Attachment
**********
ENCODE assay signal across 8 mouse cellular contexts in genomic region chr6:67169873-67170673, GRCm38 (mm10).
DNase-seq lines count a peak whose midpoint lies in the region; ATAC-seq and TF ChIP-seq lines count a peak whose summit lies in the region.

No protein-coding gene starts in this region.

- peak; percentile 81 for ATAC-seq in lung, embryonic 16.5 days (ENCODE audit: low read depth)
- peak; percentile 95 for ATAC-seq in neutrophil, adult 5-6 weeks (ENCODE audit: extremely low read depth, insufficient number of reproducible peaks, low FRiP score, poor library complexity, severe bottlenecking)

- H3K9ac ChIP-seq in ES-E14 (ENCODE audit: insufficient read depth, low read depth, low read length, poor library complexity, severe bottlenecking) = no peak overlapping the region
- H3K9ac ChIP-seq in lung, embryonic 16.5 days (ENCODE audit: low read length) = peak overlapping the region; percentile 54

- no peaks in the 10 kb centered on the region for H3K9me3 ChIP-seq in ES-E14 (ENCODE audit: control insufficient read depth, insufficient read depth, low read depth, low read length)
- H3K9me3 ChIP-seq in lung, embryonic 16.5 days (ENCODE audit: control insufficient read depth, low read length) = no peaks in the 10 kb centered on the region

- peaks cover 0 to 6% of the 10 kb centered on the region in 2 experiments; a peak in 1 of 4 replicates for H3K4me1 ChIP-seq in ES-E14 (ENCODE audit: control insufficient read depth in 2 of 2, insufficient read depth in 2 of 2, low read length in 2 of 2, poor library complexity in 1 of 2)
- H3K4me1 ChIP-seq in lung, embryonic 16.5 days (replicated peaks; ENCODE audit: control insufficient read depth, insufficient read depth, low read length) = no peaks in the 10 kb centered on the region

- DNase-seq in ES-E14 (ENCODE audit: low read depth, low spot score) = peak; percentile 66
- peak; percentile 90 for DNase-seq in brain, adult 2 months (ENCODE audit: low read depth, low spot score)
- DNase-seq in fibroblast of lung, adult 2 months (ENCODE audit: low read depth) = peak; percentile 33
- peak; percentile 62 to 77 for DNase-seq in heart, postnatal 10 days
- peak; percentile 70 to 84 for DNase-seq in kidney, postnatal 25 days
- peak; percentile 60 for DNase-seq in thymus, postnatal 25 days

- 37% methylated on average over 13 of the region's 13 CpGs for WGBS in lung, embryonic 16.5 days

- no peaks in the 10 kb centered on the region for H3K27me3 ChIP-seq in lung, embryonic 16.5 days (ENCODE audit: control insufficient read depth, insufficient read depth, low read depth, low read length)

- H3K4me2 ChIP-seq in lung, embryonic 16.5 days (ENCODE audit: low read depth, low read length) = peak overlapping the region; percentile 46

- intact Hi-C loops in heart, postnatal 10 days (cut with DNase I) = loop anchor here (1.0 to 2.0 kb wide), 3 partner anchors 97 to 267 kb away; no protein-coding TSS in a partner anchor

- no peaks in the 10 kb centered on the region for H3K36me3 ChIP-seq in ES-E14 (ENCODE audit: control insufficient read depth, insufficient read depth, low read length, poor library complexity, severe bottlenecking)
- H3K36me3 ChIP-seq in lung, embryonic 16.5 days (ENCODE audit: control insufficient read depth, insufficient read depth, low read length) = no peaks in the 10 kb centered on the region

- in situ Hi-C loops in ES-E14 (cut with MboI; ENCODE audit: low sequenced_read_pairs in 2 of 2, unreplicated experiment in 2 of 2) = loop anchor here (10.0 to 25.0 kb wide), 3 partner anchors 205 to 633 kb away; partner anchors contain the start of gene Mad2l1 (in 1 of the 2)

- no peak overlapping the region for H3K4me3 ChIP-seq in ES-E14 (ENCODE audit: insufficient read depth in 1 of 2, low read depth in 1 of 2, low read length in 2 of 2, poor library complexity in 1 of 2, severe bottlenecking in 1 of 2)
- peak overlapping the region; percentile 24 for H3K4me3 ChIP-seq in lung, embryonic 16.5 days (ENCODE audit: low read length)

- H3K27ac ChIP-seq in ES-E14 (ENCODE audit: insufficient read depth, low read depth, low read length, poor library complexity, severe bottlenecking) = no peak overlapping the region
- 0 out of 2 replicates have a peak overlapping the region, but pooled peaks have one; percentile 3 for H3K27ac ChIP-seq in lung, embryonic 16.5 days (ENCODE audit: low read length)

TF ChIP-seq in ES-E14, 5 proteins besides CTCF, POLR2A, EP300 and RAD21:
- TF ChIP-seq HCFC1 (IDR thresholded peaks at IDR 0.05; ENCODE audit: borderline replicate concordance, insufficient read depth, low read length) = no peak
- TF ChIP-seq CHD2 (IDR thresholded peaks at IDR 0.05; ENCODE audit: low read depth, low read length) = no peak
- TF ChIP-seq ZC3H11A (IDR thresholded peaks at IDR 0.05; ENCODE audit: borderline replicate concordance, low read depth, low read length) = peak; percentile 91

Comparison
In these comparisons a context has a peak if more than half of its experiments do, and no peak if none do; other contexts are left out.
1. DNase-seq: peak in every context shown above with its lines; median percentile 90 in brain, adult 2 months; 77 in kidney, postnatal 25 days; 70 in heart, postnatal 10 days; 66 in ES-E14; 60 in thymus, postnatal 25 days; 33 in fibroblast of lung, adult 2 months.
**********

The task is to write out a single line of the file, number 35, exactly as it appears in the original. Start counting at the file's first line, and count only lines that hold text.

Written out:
1. DNase-seq: peak in every context shown above with its lines; median percentile 90 in brain, adult 2 months; 77 in kidney, postnatal 25 days; 70 in heart, postnatal 10 days; 66 in ES-E14; 60 in thymus, postnatal 25 days; 33 in fibroblast of lung, adult 2 months.